Humans killed most of Australia’s megafauna: study
HUMANS LIKELY KILLED most of Australia’s native megafauna some 45,000 years ago, a new study suggests.
Animals including 450kg kangaroos, 2000kg wombats, 7m-long lizards, 180kg flightless birds, 130kg marsupial lions and car-sized tortoises once roamed the Australian continent. Yet, shortly after the arrival of humans, more than 85 per cent of these critters went extinct, according to Dr Gifford Miller, a professor at the University of Colorado Boulder, and co-author of the new study published in Nature Communications.
In the past decades scientists have been debating the causes of this massive extinction. Some claim the animals died off due to climatic changes, when most of the Australian landscape shifted to an arid environment.
Other experts think these animals were hunted to extinction by the first Australians, about 50,000 years ago, or a combination of hunting and climate change, says Miller.
To address this mystery, a research team from Monash University in Victoria and the University of Colorado Boulder in the USA, drilled sediment cores off the coast of southwest Australia. These cores provide a historical abundance record of things such as dust, pollen, ash and spores, which helped scientists rebuild the ancient climate and ecosystem of the Australian continent for the past 150,000 years.
The team focused its attention on spores from a fungus called Sporormiella that thrived on the faeces of ancient plant-eating animals. Based on the analyses of these sediment cores, researchers were able to determine when these big animals went extinct and whether there were any big climate changes during that period.
“Our study found that the demise of the megafauna in southwest Australia took place from 45,000 to 43,100 years ago and was not linked to major changes in climate, vegetation or biomass burning but is consistent with extinction being driven by ‘imperceptible overkill’ by humans,” said palaeoecologist Dr Sander van der Kaars from the Monash School of Earth, Atmosphere and Environment, who led the study.
“The abundance of these spores is good evidence for a lot of large mammals on the southwestern Australian landscape up until about 45,000 years ago,” he said. “Then, in a window of time lasting just a few thousand years, the megafauna population collapsed,” Miller added.
The researchers also suggest the Australian southwest is one of the few regions in Australia that had dense forests both 45,000 years ago and today, making it a biodiversity hotspot, Miller explained.
“It’s a region with some of the earliest evidence of humans on the continent, and where we would expect a lot of animals to have lived,” he said. “Because of the density of trees and shrubs, it could have been one of their last holdouts some 45,000 years ago. There is no evidence of significant climate change during the time of the megafauna extinction.”
However, not everyone agrees with this view – suggesting the debate is a long way from over.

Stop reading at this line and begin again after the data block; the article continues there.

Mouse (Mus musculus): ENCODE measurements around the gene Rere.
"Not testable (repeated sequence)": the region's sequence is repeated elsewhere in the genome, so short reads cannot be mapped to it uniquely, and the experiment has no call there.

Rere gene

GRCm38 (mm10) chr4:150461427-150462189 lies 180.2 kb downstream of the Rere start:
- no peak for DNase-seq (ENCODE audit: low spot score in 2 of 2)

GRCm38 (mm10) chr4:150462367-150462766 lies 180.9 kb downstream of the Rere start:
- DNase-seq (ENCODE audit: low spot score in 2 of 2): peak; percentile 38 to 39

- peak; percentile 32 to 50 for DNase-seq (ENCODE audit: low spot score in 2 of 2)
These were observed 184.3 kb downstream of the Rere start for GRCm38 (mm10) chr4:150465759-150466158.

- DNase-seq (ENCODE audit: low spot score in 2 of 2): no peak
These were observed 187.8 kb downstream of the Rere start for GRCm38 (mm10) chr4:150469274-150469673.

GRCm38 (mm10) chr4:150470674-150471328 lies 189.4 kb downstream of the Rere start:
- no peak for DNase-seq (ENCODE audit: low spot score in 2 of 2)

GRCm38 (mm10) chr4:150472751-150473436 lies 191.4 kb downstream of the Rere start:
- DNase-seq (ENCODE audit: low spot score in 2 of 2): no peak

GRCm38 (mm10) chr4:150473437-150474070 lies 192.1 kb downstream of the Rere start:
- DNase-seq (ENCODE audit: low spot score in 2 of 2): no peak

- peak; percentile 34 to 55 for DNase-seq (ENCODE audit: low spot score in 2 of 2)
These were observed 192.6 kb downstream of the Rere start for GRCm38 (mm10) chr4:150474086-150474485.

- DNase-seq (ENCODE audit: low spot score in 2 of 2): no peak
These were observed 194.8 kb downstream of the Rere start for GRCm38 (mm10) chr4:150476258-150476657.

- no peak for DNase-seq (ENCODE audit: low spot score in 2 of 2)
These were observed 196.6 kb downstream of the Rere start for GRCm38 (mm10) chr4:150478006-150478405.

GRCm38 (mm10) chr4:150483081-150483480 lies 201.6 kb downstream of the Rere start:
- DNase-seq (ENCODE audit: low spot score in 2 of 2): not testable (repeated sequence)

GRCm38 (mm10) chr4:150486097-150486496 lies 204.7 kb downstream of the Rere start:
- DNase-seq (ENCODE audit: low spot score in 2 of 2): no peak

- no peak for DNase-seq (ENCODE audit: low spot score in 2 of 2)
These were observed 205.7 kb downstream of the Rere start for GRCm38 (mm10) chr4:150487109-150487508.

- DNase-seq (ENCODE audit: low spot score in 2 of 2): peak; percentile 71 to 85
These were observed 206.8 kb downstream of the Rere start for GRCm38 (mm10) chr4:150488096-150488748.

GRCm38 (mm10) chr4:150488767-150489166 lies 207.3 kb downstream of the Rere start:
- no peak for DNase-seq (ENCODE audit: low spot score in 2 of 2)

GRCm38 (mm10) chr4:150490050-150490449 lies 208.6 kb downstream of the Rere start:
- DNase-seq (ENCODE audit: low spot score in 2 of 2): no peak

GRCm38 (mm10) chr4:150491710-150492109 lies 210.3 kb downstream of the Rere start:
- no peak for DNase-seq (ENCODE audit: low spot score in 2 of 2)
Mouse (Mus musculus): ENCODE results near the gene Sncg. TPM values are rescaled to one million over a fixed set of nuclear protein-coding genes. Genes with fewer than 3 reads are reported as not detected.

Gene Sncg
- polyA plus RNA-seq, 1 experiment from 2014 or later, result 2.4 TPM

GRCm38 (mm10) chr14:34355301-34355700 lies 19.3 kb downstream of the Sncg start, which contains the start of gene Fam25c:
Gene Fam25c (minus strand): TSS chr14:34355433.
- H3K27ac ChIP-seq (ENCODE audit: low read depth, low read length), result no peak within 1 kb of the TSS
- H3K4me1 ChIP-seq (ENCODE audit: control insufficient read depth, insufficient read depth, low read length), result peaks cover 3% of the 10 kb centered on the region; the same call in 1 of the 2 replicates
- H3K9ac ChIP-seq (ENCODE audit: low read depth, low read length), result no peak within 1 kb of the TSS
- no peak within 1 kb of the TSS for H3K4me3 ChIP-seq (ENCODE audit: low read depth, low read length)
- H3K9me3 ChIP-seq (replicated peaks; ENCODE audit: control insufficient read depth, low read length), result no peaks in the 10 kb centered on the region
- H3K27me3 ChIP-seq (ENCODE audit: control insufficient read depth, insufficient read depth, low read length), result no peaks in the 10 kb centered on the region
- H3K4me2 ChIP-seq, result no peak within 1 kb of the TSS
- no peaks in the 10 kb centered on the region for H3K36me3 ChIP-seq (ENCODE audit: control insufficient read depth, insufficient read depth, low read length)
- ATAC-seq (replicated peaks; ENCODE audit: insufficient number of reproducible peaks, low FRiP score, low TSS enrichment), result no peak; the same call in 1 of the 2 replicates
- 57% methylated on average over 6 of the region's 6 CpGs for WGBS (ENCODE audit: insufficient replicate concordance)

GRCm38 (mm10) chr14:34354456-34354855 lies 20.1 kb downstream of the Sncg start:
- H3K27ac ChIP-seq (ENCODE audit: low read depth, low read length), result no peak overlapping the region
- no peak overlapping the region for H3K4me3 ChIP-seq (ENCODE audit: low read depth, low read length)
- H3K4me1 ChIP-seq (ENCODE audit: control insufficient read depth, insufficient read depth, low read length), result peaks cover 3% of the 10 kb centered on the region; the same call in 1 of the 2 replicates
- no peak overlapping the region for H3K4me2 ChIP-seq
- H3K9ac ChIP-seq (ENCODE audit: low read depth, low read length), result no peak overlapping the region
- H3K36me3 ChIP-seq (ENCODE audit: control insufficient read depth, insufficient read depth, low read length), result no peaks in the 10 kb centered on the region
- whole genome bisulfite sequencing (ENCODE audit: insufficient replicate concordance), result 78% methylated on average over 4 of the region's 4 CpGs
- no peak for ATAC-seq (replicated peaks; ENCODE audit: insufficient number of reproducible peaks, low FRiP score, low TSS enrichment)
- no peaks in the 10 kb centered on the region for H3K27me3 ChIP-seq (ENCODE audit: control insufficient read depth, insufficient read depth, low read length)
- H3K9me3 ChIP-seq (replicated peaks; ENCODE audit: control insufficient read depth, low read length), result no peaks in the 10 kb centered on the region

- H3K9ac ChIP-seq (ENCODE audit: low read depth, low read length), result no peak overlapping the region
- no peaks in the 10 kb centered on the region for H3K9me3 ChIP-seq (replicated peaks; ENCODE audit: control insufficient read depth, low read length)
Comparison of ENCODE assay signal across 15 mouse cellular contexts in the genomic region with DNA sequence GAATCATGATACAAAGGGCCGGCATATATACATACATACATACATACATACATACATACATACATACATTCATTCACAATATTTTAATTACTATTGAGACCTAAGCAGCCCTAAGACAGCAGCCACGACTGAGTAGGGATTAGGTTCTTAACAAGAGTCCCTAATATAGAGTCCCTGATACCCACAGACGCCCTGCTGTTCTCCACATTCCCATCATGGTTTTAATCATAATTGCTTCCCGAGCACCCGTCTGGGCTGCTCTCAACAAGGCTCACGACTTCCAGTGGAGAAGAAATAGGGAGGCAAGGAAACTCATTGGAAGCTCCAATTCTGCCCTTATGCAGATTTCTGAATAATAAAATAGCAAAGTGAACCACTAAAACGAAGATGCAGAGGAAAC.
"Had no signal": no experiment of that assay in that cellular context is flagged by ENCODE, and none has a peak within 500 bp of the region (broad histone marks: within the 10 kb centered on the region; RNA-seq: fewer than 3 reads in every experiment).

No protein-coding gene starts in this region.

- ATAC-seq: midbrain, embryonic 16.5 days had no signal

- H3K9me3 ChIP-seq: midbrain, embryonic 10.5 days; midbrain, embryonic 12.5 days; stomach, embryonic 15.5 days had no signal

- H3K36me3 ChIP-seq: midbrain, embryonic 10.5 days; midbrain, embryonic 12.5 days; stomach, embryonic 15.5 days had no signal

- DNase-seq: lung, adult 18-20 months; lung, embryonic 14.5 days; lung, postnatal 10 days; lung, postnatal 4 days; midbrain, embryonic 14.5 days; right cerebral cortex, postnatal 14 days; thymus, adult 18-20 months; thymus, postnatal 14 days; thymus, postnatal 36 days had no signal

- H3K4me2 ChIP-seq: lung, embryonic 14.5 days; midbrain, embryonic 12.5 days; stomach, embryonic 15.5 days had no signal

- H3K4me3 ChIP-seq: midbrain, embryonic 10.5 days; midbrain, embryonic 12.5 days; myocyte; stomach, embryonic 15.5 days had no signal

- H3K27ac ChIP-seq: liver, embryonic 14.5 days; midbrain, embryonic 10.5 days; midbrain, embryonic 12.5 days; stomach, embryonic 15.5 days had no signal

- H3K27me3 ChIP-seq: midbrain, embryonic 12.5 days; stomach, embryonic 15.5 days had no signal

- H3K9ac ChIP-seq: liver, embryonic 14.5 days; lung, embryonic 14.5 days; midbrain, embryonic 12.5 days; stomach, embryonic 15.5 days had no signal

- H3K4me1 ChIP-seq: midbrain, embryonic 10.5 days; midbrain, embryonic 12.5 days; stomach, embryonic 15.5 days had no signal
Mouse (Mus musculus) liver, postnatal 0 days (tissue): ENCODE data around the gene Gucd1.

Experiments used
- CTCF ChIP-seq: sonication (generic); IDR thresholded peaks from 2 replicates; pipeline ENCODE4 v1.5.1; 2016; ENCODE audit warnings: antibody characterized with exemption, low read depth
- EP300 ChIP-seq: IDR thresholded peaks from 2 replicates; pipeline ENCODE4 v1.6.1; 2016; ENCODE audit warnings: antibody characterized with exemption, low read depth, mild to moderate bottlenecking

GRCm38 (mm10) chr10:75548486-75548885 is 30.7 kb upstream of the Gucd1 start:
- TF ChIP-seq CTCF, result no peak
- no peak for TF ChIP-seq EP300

“The authors try hard to make the study show evidence that humans wiped out the megafauna, but make a lot of basic mistakes along the way, notwithstanding ignoring and misrepresenting existing datasets. For instance, they state that humans arrived in Australia 47,000 years ago, but ignore the fact that the oldest evidence for the peopling of the continent is around 55,000 years ago,” commented Dr Gilbert Price, a lecturer in palaeontology at the University of Queensland.
“Their reliance of the dung fungus is also problematic, he said.
“The dung fungus is not found exclusively on the dung of large herbivores. The fungus is actually found on the dung of a wide range of different-sized species, from rodents to big animals, plus birds, lizards, and even carnivores,” said Gilbert.
Gilbert added that the presence of Sporormiella spores is nothing more than an indicator of abundance for any animal, whatever its size or diet. He also noted that, being a fungus, climatic factors such as humidity may also influence its abundance.
There is also more direct evidence pointing to a different timeframe for the extinction of these large animals, said Michael Westaway, a Senior Research Fellow at Griffith University who also wasn’t involved in this study.
“Directly dated fauna is much more relevant to the debate than proxies such as spores from off sea cores. We have direct dates for megafauna at 33,000 years ago now, which essentially shows that the overkill idea is not supported from direct dates on fauna,” he saod.
Another concern about this new study is that there is no clear evidence of megafauna even being around the region where the core was collected, said Gilbert.
“The closest megafaunal deposits that date to the time range discussed by the authors are over 500 km away. And there, the best evidence shows that there was a progressive decline in megafaunal diversity through time, including prior to the period when humans arrived on the continent!” he adds.
The final verdict is still elusive, said Michael, as current data is just not enough to reach a conclusion. “The debate requires more field research on fossil sites, certainly ecological modelling looks like a bit of fun and proxies such as cores of dung fall in this category as well but against direct dates bracketing the age of fauna they don’t amount to much,” he said.